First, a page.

The papers for last week’s Norfolk and Suffolk NHS Foundation Trust (NSFT) Board meeting report:
SIFT and provision of medical undergraduate teaching. On 29th April the UEA wrote to NSFT to highlight the poor performance of teaching for Undergraduates provided by NSFT, the concerns about the length of time it has taken to make changes and the plan by UEA to reduce placements and therefore funding to NSFT for provision of teaching.
A key risk to the Trust’s finances and reputation is the concern from UEA about the poor performance of NSFT’s teaching to medical undergraduates. There is a proposal by UEA to remove students, therefore funding, away from NSFT to other providers. Significant funding and organisational restructure is expected by UEA. NSFT is considering how to undertake this restructure.
Back In January 2016, UEA told NSFT:
Concerns were raised by Professor Richard Holland about the quality of teaching provided by NSFT for medical undergraduates. Whilst there had been a slight improvement in feedback scores during early 2015, the scores for the last quarter were lower. The Mental Health module is the lowest rated course in the teaching programme. The plan attached addresses the concerns that UEA have about NSFT teaching – that doctors do not have enough capacity to deliver high quality teaching and a valuable experience for students.
This issue is incredibly serious. The University of East Anglia (UEA) gives NSFT about £1 million per year of Service Increment For Teaching (SIFT) funding. That’s a lot of money and doctors. UEA has had enough of subsidising local inadequately-funded mental health services at the expense of its medical students. This is a financial as well as a reputational crisis. Sadly and yet again, we have been warning NSFT about this, publicly and privately, for years.
Medical students at UEA have been rating the quality of mental health teaching below any other speciality and far below an unacceptable level. UEA has been complaining to NSFT for a long time.
UEA expects its SIFT money to be spent on ‘backfill’ – additional medical staff – so that NSFT’s doctors have the time to teach the doctors of tomorrow about mental health. This has not happened.
How does NSFT plan to recruit the psychiatrists of the future from UEA when the quality of teaching is so poor?
So, what has happened?
Firstly, NSFT has largely ignored UEA’s complaints over many years.
Secondly, NSFT decided to spend a very large chunk of the SIFT money it received on two largely administrative and non-teaching Deputy Medical Directors. We have written before about A Tale of Two Deputies and the Director of Research post.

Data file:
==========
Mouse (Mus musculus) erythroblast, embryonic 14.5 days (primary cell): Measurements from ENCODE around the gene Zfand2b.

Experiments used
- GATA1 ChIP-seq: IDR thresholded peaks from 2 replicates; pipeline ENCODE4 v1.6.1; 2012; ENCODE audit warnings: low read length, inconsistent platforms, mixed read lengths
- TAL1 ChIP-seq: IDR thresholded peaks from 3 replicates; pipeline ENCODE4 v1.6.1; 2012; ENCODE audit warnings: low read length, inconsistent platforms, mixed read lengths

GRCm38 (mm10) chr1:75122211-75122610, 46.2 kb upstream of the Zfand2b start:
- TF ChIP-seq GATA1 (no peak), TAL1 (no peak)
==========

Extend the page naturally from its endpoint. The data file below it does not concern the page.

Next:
Thirdly, NSFT no longer has ‘medical budgets’, so the money has largely ‘disappeared’. The SIFT money certainly isn’t focused on providing support to those who provide medical education.
Fourthly, as a result of the savage ‘radical redesign’ cuts, many clinicians who took their duty to provide safe front line mental health services seriously found they did not have the time to teach medical students without backfill and, except for a chosen few, NSFT refused to take teaching workloads into account during the radical redesign. Hence, many clinicians were forced to give up teaching undergraduate medical students.
Finally, the chosen few, coincidentally frequently those with private work and the public backers of the ‘radical redesign’, received backfill, additional sessional payments, clinical excellence awards, ‘protected time’ and ‘timeshifting’ which was only realistic with a Tardis. They have failed to deliver acceptable teaching. Disgracefully, they have not been held to account.
For example, two years ago, NSFT was told at the highest level about a consultant psychiatrist who was regularly using his ‘protected time’ for leisurely swimming at the UEA Sportspark and long lunches in the Sainsbury Centre restaurant with a companion during working hours, week after week after week. This is still happening and the issue has again been raised. Still, nothing much is done about this obscene waste of public money and the bringing of NSFT into disrepute. Medical education is failing, NSFT’s reputation and finances are endangered, the consultant’s service has a significant waiting list. This one doctor costs NSFT £17,500 PER MONTH plus ‘expenses’ which can rival the take-home wages of ordinary staff.
How is NSFT ‘well-led’?